He brought us to life with Christ—and raised us up with him and gave us a place with him in heaven. Each year there are parts of our great feast that amaze me all over again. This year, last Sunday’s feast of the Ascension especially opened up for me. Jesus rose into heaven—or in some way was taken from the apostles’
sight, and enthroned at the right hand of the Father. Good for him, but—what about us? The above quote from Ephesians Ch. 2 tells us: He took us with him! We live in a variety of places in our lives—childhood home, a special first apartment or house; part of us is still there. And when we’re booked into an especially exciting vacation condo, we begin to mentally move in, and live there in our minds until we’re actually there.
This quote from Ephesians—and many supporting quotes from church writers—tell us that we are actually already in heaven! God gave us a place with Jesus, done with his earthly sojourn and living in glory. So while we’re still working out our earthly sojourn, we have a place, not just reserved for us, but where we reside in spirit. Strive to find rest with him in heaven even now (St. Augustine, son of St. Monica.)
And today is the feast of Pentecost, completing the great cycle of Advent-Christmas-Lent Easter. It’s unusual because it’s not a feast of Jesus; if anything, it’s the feast of the Holy Spirit. But really it’s the feast of us. It’s about the change in people once Jesus was installed at the Father’s right hand (Ascension) from where, as he said, he can do us more good than when he was walking in the flesh. Once afraid and huddled in the Cenacle, “he so transformed them that they begin to live a completely new kind of life.” (St. Cyril) The Spirit changes those in whom he comes to dwell and alters the whole pattern of their lives………………………………………………………………………………… it is quite natural for people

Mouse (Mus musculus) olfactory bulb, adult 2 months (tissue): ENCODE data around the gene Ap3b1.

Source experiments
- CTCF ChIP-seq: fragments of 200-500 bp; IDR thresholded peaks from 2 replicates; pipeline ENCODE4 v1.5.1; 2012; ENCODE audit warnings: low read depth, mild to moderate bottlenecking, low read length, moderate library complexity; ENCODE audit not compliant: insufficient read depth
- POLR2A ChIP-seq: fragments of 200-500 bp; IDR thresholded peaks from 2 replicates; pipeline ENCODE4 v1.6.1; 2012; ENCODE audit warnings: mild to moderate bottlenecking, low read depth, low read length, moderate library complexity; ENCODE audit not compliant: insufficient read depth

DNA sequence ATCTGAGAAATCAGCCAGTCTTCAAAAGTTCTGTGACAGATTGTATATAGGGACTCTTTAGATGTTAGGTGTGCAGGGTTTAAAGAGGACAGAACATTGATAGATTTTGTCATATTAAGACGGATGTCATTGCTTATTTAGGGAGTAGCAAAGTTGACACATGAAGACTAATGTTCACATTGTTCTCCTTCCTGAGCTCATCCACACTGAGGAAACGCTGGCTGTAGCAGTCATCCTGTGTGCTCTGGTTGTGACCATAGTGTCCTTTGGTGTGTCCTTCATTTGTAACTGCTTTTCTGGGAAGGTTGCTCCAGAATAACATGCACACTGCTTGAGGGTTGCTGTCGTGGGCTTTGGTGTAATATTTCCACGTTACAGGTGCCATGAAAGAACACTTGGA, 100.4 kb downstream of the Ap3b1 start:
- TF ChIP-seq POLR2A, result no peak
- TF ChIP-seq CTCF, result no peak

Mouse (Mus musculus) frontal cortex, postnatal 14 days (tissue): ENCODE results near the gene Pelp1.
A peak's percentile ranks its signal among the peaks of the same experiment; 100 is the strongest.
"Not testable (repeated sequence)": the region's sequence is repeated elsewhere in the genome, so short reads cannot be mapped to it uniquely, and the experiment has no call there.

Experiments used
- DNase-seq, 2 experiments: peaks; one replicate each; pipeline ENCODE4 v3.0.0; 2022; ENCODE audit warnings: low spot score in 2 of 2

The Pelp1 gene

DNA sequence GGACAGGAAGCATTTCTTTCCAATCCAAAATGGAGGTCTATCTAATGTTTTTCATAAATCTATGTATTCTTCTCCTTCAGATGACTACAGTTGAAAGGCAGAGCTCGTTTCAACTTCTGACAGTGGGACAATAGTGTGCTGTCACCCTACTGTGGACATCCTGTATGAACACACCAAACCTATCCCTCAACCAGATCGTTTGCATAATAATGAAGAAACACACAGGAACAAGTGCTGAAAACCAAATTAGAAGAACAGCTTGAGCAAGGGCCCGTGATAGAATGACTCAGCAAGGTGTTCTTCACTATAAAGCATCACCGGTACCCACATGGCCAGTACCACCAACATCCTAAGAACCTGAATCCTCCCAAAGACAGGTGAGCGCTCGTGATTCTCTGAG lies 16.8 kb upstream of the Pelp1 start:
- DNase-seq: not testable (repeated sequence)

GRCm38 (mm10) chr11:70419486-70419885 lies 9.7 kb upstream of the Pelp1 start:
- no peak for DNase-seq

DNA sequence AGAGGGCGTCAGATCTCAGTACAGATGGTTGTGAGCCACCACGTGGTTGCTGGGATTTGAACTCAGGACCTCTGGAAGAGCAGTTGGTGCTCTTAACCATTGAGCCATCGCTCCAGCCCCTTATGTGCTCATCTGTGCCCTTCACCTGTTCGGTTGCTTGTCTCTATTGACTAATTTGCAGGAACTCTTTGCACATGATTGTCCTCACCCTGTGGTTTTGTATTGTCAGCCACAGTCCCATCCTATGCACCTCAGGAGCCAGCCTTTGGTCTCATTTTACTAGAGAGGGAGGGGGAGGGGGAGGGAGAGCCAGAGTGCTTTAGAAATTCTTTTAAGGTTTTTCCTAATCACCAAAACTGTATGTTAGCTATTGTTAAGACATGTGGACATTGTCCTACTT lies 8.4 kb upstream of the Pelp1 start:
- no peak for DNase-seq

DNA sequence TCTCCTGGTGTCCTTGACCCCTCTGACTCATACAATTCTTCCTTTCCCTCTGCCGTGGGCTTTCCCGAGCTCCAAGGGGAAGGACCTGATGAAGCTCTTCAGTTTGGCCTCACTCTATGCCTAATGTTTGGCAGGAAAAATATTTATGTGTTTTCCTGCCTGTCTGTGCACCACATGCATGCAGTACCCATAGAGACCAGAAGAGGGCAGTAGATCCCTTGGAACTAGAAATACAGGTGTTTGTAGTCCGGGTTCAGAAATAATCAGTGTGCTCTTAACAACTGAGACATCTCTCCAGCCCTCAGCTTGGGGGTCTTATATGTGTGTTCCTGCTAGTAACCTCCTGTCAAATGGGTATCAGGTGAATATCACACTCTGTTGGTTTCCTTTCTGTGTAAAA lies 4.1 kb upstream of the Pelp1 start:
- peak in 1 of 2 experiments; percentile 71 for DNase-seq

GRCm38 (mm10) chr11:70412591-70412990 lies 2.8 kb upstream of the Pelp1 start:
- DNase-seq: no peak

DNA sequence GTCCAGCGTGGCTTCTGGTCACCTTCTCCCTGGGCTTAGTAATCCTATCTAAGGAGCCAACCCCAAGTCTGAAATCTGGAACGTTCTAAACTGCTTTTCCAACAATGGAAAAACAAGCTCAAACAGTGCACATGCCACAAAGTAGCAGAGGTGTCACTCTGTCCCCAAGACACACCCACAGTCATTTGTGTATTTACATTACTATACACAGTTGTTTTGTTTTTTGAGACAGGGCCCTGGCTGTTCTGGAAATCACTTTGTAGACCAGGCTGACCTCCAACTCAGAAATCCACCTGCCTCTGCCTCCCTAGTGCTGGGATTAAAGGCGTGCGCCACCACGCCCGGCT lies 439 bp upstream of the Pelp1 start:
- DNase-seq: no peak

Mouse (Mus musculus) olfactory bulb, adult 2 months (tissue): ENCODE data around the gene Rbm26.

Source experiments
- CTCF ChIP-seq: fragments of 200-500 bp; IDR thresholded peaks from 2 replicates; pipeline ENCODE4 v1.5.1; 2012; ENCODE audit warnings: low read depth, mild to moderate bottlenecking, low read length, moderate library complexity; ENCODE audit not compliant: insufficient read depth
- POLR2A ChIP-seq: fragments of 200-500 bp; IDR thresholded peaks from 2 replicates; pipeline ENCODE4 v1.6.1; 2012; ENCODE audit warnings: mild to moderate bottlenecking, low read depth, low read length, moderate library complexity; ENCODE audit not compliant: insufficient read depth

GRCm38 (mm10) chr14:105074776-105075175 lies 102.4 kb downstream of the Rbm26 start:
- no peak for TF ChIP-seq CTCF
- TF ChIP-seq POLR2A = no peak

who had been absorbed by the things of this world to become entirely other-worldly in outlook, and for cowards to become men of great courage.
So this is what we can look forward to, starting today’s feast. I’ll be sharing some of how this has affected me in recent years. What would you have to share on this?
Of course I want to address the changing pandemic hygiene environment. In a sense, not that much has changed. The official statement:
The Archbishop has adjusted the COVID regulations At Mass so that THOSE FULLY VACCINATED are not required to wear masks in church. All others are still required to wear masks at all times in church except for receiving Communion, until they are vaccinated. Those fully vaccinated should still consider wearing a mask while the congregation is not fully vaccinated as there is still a risk of infection in those vaccinated, and they can pass it on to those not fully vaccinated. Social distance requirements are still in effect.
I’ve been fully vaccinated, so I’m supposedly 93% safe from being infected. Put another way, I have a 7% chance of getting it, and then of passing it on to a more vulnerable person, and having to quarantine for two weeks. I’m continuing to wear my mask in public, especially indoor. More people continuing to do so will make it more comfortable for many people to return to church.
We have a long way to go with this pandemic, and the measures to contain it. Another spike, even shutdowns again, are conceivable. Barring that, we’ll have no changes to the Mass schedule by additions or subtractions, likely for the rest of this year. until the road ahead is much more certain than now.